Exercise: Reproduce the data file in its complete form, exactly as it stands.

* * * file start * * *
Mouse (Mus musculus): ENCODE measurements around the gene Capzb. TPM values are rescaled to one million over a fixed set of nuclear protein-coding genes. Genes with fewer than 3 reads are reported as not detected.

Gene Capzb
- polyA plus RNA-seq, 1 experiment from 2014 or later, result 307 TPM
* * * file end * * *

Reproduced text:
Mouse (Mus musculus): ENCODE measurements around the gene Capzb. TPM values are rescaled to one million over a fixed set of nuclear protein-coding genes. Genes with fewer than 3 reads are reported as not detected.

Gene Capzb
- polyA plus RNA-seq, 1 experiment from 2014 or later, result 307 TPM